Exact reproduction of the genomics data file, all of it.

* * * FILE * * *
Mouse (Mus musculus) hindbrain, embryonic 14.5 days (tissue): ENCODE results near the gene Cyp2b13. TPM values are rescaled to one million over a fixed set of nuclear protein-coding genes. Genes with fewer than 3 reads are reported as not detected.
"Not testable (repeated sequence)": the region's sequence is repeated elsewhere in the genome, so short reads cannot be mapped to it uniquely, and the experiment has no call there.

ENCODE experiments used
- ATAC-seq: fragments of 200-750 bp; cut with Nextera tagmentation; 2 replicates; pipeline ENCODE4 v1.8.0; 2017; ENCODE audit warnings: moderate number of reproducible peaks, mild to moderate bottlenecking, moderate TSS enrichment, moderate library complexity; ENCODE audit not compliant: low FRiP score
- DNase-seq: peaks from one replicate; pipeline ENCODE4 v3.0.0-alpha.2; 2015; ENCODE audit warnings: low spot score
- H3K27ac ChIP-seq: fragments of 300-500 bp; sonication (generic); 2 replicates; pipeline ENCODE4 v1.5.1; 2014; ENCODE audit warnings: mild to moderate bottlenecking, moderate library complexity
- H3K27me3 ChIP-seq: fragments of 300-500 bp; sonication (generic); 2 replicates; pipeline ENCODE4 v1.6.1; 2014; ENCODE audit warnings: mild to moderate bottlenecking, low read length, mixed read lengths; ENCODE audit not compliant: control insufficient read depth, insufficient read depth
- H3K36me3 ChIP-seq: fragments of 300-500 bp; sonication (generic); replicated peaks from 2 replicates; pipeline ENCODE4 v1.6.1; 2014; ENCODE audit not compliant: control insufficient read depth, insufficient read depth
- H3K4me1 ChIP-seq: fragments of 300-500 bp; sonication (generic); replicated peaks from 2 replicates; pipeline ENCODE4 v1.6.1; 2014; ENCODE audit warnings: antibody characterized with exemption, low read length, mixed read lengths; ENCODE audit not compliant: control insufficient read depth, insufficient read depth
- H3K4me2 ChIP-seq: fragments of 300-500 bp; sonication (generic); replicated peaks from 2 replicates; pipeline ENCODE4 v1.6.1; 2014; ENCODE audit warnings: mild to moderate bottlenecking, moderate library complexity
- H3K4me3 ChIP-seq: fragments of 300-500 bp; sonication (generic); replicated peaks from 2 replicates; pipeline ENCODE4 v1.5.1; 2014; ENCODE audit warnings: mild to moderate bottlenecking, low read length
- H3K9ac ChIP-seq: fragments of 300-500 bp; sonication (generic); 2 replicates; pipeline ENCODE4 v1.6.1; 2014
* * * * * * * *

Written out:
Mouse (Mus musculus) hindbrain, embryonic 14.5 days (tissue): ENCODE results near the gene Cyp2b13. TPM values are rescaled to one million over a fixed set of nuclear protein-coding genes. Genes with fewer than 3 reads are reported as not detected.
"Not testable (repeated sequence)": the region's sequence is repeated elsewhere in the genome, so short reads cannot be mapped to it uniquely, and the experiment has no call there.

ENCODE experiments used
- ATAC-seq: fragments of 200-750 bp; cut with Nextera tagmentation; 2 replicates; pipeline ENCODE4 v1.8.0; 2017; ENCODE audit warnings: moderate number of reproducible peaks, mild to moderate bottlenecking, moderate TSS enrichment, moderate library complexity; ENCODE audit not compliant: low FRiP score
- DNase-seq: peaks from one replicate; pipeline ENCODE4 v3.0.0-alpha.2; 2015; ENCODE audit warnings: low spot score
- H3K27ac ChIP-seq: fragments of 300-500 bp; sonication (generic); 2 replicates; pipeline ENCODE4 v1.5.1; 2014; ENCODE audit warnings: mild to moderate bottlenecking, moderate library complexity
- H3K27me3 ChIP-seq: fragments of 300-500 bp; sonication (generic); 2 replicates; pipeline ENCODE4 v1.6.1; 2014; ENCODE audit warnings: mild to moderate bottlenecking, low read length, mixed read lengths; ENCODE audit not compliant: control insufficient read depth, insufficient read depth
- H3K36me3 ChIP-seq: fragments of 300-500 bp; sonication (generic); replicated peaks from 2 replicates; pipeline ENCODE4 v1.6.1; 2014; ENCODE audit not compliant: control insufficient read depth, insufficient read depth
- H3K4me1 ChIP-seq: fragments of 300-500 bp; sonication (generic); replicated peaks from 2 replicates; pipeline ENCODE4 v1.6.1; 2014; ENCODE audit warnings: antibody characterized with exemption, low read length, mixed read lengths; ENCODE audit not compliant: control insufficient read depth, insufficient read depth
- H3K4me2 ChIP-seq: fragments of 300-500 bp; sonication (generic); replicated peaks from 2 replicates; pipeline ENCODE4 v1.6.1; 2014; ENCODE audit warnings: mild to moderate bottlenecking, moderate library complexity
- H3K4me3 ChIP-seq: fragments of 300-500 bp; sonication (generic); replicated peaks from 2 replicates; pipeline ENCODE4 v1.5.1; 2014; ENCODE audit warnings: mild to moderate bottlenecking, low read length
- H3K9ac ChIP-seq: fragments of 300-500 bp; sonication (generic); 2 replicates; pipeline ENCODE4 v1.6.1; 2014